- The bill establishes that there will be compliance officers within federal agencies that make applications to the FISC who will be charged with conducting routine audits to ensure the agency’s compliance with FISA, including the accuracy of applications made before the FISC.
These are important reforms to FISA that should attract bipartisan support, and would make strides in increasing the American people’s confidence about the operation of this secretive process. A pending investigation into the use of FISA authorities led by IG Horowitz is due to issue findings that could result in calls for additional systemic reforms.
Reforms That Increase Transparency About How the Government Wields Its Authority
The USA Freedom Act of 2015 required that significant or novel FISC or FISCR opinions be published to ensure that the government is not operating on the basis of secret law. However, there was no deadline for the government to meet, and it sometimes delayed for many months the publication of important decisions. This bill would prospectively put the government on a 6 month shot clock to release such opinions and compel the IC to finish a review of prior unreleased opinions within a year.
Additionally, the USA Freedom Act required the IC to publish annual transparency reports detailing how it uses its surveillance authorities including the types of orders used, and the number of individuals and records affected by such use. The IC has long resisted efforts to provide the public an accounting of how many U.S. persons are impacted by Section 702 surveillance, which is limited to targeting non-U.S. persons reasonably believed to be abroad. This bill will require the FBI to report the number of search terms and the number of queries of FISA material “reasonably likely to identify a United States person.” Requiring such disclosure has been a long standing priority of the privacy and civil liberties community.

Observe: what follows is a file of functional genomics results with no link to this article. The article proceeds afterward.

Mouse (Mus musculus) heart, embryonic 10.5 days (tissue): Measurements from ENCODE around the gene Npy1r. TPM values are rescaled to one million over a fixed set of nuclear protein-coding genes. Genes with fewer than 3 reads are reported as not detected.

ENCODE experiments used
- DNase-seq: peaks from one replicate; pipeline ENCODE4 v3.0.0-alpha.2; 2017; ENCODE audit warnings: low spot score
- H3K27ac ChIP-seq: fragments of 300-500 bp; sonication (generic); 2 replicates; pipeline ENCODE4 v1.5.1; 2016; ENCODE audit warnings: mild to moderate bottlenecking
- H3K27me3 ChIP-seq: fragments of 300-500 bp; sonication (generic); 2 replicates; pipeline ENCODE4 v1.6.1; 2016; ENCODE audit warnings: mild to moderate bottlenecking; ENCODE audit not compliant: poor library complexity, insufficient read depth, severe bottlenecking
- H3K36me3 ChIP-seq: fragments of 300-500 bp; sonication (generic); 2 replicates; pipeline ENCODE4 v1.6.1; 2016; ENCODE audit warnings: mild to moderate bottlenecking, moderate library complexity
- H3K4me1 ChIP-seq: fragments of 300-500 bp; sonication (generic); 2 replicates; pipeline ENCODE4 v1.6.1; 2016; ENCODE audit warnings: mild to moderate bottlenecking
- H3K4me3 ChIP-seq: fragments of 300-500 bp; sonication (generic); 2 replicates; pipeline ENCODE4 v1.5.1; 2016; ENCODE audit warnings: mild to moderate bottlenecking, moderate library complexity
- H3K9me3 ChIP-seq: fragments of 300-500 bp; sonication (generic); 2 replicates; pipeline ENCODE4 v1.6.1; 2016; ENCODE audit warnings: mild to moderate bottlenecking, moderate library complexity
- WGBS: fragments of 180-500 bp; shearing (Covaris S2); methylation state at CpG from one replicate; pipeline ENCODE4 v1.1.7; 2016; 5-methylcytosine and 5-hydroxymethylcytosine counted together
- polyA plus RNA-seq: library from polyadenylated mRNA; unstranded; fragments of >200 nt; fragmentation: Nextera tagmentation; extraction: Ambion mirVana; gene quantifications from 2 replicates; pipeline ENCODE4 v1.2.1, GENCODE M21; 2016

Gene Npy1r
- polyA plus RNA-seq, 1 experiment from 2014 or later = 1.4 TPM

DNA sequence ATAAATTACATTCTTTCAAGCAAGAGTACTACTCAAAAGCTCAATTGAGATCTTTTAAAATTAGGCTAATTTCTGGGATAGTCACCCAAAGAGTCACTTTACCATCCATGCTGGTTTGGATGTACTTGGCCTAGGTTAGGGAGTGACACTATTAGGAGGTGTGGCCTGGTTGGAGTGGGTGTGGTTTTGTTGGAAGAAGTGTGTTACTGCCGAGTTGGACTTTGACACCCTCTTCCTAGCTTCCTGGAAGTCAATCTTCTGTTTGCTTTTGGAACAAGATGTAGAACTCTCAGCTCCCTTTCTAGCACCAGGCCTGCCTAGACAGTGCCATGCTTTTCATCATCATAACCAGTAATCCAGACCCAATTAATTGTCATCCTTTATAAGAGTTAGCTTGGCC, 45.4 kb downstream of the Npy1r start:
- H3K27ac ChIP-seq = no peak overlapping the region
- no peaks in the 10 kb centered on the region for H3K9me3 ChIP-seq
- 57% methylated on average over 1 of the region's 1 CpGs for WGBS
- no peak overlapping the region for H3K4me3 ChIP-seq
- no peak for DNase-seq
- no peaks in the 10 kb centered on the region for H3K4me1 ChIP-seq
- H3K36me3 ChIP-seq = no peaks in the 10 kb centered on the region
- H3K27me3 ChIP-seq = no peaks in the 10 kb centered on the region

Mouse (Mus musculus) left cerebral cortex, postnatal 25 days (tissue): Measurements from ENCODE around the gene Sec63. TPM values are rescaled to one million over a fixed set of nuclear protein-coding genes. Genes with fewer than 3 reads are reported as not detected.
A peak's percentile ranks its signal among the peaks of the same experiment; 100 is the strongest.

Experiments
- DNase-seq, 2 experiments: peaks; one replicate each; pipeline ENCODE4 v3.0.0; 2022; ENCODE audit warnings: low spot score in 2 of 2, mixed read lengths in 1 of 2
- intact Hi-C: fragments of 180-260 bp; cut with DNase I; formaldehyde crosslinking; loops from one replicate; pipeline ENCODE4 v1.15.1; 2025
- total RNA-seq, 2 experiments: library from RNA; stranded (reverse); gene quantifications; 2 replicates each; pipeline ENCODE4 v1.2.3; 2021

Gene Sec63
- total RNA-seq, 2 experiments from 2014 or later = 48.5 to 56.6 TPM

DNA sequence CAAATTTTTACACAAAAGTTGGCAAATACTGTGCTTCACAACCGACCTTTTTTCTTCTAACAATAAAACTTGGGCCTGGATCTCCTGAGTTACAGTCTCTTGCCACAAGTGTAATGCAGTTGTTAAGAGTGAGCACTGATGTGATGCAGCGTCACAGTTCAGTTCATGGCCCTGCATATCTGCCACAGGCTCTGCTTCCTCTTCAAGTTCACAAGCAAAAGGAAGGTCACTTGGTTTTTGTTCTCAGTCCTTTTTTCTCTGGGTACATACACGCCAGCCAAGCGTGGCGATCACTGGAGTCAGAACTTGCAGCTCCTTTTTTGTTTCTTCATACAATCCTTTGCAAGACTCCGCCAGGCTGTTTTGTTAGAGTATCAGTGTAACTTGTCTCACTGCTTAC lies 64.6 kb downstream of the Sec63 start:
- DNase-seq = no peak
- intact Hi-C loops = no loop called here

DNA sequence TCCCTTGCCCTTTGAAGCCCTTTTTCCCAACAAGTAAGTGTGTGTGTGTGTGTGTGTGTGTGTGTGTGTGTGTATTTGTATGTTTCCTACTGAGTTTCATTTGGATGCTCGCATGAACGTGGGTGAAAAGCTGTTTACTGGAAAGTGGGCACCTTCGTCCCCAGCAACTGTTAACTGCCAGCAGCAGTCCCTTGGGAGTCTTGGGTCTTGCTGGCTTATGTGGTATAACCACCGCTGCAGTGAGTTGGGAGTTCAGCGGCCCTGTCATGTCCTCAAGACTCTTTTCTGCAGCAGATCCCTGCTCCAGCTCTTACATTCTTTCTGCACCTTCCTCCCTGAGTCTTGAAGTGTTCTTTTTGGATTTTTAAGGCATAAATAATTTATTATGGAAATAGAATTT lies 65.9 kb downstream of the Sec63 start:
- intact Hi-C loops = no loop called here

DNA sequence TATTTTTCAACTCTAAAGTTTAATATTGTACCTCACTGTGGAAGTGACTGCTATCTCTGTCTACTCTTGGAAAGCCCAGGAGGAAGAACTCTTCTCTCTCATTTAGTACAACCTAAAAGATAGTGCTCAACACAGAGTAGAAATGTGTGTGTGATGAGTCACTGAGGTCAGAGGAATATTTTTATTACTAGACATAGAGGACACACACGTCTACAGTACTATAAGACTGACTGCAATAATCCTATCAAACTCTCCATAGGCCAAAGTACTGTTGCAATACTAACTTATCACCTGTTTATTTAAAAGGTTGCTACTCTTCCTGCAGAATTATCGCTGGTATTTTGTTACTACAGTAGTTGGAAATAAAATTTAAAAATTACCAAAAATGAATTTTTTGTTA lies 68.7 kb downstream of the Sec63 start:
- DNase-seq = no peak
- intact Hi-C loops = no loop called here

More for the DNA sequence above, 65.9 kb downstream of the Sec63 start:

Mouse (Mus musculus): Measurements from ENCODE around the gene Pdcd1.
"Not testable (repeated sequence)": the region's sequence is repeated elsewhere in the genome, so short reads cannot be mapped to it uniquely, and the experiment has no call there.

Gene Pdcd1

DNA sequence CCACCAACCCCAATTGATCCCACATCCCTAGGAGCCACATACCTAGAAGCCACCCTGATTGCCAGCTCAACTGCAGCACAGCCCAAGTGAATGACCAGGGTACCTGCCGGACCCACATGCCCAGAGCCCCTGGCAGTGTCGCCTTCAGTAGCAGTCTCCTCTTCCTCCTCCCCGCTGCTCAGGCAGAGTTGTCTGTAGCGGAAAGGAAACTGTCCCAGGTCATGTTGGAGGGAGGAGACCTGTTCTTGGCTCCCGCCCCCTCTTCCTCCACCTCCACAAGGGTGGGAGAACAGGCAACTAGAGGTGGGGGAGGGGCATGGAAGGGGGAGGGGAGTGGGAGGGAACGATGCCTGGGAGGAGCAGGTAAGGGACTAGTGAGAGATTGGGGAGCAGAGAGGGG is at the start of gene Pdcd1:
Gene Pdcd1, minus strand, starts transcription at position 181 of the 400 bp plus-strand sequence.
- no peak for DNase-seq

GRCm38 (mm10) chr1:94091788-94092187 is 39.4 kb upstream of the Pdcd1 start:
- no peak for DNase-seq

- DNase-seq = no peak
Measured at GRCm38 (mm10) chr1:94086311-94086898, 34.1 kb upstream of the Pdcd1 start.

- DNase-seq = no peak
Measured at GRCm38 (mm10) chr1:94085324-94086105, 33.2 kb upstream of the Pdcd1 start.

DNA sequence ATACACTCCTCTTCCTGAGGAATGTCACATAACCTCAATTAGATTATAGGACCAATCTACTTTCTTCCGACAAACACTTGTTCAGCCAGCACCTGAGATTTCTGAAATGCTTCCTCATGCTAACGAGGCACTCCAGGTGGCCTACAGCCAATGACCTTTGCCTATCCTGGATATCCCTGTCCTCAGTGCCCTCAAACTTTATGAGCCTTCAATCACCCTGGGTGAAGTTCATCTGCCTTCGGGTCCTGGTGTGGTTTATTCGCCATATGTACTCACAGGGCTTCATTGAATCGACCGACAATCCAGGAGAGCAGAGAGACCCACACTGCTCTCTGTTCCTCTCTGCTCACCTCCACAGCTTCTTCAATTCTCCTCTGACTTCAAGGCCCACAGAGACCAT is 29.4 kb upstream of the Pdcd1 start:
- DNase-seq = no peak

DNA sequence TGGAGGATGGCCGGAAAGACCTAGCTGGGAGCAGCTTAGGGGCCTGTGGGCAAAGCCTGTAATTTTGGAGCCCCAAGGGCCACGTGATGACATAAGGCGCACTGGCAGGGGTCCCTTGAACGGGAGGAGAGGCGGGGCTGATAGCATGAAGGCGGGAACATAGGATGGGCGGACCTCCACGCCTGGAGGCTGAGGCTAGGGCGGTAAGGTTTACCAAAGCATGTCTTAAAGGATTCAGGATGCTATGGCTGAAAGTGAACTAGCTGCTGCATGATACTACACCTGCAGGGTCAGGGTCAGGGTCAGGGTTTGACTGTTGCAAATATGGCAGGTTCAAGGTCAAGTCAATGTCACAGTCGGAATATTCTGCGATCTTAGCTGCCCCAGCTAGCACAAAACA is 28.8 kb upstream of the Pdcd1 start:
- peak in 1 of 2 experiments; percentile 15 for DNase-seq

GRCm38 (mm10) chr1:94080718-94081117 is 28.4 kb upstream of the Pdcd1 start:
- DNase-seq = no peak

It would also compel the U.S. government to disclose two significant internal legal interpretations. The first is how the US government determines whether information is “obtained or derived” from surveillance authorized under FISA. This is important to defendants in criminal cases against whom FISA-derived evidence is used. Few defendants are provided notice about the use of information derived from FISA surveillance. The bill also requires the government to disclose how it interprets the statutory prohibition on conducting an investigation of a US person “solely upon the basis of activities protected by the first amendment to the Constitution.” “Solely” is a high bar, and may be insufficiently protective of rights. The disclosure of this legal interpretation could inform the need for reforms to bolster protections for first amendment rights.
Finally, the bill tasks the Privacy and Civil Liberties Oversight Board to craft a public report on two things: (i) the extent to which activities protected by the First Amendment, as well as race, religion, ethnicity, gender and the like, inform FISA surveillance activities; and (ii) the impact of the use of FISA surveillance on First Amendment activities and these protected classes. This report could identify the need for additional reforms.
This revised version of the USA FREEDOM Reauthorization Act does not include all of the reforms we would have liked to see. For example, the bill does not address the overly-broad relevance-based standard for Section 215 collection, and its rules to limit retention of tangible things collected under Section 215 are riddled with loopholes that should be closed. We are hopeful that if Congress does not enact this legislation by the March 15 sunset date that it takes the time necessary to address these reforms and others in the Safeguarding Americans Private Records Act.